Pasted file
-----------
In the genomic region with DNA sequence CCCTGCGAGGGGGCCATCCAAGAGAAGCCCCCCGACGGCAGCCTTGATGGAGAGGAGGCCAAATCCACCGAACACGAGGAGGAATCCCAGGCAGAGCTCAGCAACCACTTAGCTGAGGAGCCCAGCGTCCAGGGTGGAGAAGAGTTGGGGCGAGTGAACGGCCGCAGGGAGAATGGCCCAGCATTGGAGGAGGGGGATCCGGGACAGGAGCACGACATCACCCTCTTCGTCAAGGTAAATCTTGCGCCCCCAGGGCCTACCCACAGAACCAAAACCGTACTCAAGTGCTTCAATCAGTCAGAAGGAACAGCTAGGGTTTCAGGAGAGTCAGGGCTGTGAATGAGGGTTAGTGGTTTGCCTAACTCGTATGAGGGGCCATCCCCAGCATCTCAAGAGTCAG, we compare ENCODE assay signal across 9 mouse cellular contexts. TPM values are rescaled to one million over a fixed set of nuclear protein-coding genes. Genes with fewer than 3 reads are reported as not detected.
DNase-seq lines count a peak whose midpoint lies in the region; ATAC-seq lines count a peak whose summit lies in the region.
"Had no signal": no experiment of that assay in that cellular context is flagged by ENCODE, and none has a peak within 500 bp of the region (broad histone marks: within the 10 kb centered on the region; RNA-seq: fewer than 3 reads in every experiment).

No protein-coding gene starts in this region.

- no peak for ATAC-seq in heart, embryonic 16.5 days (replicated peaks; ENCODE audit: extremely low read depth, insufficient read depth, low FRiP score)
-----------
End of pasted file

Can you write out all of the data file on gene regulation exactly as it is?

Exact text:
In the genomic region with DNA sequence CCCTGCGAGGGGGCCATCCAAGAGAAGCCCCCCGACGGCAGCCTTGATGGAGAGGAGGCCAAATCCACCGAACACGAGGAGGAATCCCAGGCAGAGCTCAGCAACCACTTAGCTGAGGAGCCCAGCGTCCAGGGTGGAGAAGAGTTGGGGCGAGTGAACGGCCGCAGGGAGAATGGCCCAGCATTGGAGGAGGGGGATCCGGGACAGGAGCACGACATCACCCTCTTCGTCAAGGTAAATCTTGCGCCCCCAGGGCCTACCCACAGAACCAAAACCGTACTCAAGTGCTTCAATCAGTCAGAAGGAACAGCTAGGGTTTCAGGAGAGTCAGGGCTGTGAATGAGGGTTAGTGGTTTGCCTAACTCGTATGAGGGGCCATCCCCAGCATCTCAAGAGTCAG, we compare ENCODE assay signal across 9 mouse cellular contexts. TPM values are rescaled to one million over a fixed set of nuclear protein-coding genes. Genes with fewer than 3 reads are reported as not detected.
DNase-seq lines count a peak whose midpoint lies in the region; ATAC-seq lines count a peak whose summit lies in the region.
"Had no signal": no experiment of that assay in that cellular context is flagged by ENCODE, and none has a peak within 500 bp of the region (broad histone marks: within the 10 kb centered on the region; RNA-seq: fewer than 3 reads in every experiment).

No protein-coding gene starts in this region.

- no peak for ATAC-seq in heart, embryonic 16.5 days (replicated peaks; ENCODE audit: extremely low read depth, insufficient read depth, low FRiP score)